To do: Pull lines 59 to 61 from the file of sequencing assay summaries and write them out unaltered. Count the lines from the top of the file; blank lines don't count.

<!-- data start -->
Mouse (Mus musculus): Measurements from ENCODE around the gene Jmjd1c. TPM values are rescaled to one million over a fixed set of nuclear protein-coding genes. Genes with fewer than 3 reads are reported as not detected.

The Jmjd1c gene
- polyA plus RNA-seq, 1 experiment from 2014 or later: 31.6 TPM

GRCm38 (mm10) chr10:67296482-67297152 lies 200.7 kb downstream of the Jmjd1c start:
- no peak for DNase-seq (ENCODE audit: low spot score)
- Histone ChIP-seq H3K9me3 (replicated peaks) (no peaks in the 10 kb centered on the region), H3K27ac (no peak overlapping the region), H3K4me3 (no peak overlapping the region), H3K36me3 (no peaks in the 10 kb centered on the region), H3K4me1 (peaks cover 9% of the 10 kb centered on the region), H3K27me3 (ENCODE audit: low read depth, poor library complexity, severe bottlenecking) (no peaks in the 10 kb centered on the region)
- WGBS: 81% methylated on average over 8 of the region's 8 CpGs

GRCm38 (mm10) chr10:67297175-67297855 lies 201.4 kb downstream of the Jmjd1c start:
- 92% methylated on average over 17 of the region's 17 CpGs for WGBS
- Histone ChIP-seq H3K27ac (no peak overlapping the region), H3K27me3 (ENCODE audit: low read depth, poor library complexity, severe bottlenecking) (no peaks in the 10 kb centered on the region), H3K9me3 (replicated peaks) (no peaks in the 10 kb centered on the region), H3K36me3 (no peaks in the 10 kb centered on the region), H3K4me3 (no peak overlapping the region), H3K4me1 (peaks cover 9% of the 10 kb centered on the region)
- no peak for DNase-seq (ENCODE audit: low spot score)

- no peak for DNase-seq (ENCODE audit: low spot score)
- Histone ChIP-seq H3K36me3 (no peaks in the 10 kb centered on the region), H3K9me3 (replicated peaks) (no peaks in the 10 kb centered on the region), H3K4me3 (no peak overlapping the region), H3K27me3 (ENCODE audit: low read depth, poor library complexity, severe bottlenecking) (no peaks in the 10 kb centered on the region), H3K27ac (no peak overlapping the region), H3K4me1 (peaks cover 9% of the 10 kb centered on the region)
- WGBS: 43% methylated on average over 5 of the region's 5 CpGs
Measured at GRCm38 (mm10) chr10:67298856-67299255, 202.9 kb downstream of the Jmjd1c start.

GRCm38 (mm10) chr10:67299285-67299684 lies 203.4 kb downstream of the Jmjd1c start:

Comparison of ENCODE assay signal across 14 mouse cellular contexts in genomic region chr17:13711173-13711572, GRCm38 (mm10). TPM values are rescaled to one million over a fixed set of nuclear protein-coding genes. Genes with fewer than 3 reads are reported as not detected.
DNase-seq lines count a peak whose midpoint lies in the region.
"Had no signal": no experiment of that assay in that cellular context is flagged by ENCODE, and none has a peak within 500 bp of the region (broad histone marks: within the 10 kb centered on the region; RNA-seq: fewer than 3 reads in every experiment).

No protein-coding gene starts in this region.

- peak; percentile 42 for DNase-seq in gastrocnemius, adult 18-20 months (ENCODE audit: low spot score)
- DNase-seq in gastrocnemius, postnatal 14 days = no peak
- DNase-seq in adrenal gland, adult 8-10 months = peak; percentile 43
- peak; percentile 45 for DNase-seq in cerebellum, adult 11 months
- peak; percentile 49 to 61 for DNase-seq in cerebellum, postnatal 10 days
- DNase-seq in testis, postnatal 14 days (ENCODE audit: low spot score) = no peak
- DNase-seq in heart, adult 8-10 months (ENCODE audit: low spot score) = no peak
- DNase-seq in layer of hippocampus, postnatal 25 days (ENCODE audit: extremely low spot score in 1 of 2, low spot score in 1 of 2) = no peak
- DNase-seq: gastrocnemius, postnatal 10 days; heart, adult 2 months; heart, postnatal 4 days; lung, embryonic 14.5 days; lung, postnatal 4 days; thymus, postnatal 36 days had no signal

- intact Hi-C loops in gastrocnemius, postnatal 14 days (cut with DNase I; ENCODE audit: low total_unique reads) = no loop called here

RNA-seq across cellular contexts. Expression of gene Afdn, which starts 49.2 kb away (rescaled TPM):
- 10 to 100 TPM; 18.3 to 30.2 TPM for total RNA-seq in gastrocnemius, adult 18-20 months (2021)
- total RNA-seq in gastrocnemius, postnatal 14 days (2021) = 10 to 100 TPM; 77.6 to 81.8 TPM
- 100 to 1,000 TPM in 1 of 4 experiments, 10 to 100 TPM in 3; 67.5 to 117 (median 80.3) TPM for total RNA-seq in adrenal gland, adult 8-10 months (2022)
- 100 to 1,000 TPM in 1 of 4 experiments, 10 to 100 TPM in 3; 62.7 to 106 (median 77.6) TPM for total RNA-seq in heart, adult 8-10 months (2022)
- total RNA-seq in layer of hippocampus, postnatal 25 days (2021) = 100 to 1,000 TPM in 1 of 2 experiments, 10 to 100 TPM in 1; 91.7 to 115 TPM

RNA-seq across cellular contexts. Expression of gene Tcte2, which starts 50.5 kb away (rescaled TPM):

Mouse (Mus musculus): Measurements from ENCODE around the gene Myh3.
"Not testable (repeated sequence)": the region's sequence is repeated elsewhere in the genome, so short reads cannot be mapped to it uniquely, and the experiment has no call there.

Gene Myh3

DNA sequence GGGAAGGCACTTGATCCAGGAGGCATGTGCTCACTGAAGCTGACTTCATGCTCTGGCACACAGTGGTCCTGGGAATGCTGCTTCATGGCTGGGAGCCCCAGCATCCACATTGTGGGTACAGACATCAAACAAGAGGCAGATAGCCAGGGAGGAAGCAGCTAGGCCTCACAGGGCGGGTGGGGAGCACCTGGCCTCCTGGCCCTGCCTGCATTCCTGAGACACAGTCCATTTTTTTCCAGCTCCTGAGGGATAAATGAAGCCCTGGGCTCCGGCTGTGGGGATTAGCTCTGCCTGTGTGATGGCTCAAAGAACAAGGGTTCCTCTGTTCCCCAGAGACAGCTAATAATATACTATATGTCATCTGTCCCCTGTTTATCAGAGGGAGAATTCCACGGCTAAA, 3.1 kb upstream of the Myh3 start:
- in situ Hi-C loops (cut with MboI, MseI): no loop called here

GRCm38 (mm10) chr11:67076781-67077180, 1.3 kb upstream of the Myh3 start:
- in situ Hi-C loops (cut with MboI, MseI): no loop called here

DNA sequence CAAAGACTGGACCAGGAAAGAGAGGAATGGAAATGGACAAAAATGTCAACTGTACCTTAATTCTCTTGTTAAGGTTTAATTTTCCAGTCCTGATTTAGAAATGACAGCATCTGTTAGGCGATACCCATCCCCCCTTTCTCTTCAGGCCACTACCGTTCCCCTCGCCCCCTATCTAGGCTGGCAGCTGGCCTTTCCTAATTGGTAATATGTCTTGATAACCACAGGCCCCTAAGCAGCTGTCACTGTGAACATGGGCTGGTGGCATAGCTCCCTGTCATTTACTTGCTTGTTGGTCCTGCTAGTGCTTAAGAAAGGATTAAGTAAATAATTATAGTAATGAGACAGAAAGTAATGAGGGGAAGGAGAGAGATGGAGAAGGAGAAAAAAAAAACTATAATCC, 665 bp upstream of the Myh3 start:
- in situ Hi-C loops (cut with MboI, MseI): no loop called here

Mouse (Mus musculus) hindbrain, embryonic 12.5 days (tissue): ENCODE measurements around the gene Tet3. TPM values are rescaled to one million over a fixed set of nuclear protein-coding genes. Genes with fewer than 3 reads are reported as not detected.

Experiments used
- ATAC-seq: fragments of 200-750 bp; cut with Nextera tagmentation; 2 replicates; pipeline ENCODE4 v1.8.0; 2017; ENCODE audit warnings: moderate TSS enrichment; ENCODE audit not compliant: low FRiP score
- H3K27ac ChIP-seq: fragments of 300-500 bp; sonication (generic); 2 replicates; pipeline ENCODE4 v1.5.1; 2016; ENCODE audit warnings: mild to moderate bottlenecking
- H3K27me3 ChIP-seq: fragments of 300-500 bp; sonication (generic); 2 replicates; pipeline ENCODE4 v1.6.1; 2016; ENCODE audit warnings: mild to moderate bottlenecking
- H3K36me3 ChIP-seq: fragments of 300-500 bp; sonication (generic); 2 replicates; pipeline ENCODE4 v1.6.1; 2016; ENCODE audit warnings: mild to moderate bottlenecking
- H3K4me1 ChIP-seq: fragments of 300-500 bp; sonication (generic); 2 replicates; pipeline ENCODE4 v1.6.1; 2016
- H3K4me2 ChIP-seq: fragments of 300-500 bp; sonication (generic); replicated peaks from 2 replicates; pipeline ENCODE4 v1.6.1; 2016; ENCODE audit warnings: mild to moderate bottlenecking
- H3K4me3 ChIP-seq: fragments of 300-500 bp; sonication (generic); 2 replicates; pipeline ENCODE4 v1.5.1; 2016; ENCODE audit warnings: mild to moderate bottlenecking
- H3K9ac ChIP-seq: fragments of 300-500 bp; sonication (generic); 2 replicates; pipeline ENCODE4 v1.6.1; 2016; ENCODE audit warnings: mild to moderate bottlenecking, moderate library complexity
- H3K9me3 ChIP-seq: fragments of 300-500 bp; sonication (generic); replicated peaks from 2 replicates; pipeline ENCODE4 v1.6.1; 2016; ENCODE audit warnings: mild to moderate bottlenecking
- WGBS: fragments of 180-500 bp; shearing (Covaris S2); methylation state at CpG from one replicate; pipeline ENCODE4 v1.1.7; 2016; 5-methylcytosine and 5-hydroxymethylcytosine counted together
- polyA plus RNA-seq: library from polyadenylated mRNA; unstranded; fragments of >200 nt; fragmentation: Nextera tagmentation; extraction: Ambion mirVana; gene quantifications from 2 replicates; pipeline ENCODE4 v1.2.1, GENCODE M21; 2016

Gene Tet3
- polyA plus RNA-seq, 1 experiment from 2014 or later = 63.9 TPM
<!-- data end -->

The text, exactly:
- polyA plus RNA-seq: library from polyadenylated mRNA; unstranded; fragments of >200 nt; fragmentation: Nextera tagmentation; extraction: Ambion mirVana; gene quantifications from 2 replicates; pipeline ENCODE4 v1.2.1, GENCODE M21; 2016

Gene Tet3
- polyA plus RNA-seq, 1 experiment from 2014 or later = 63.9 TPM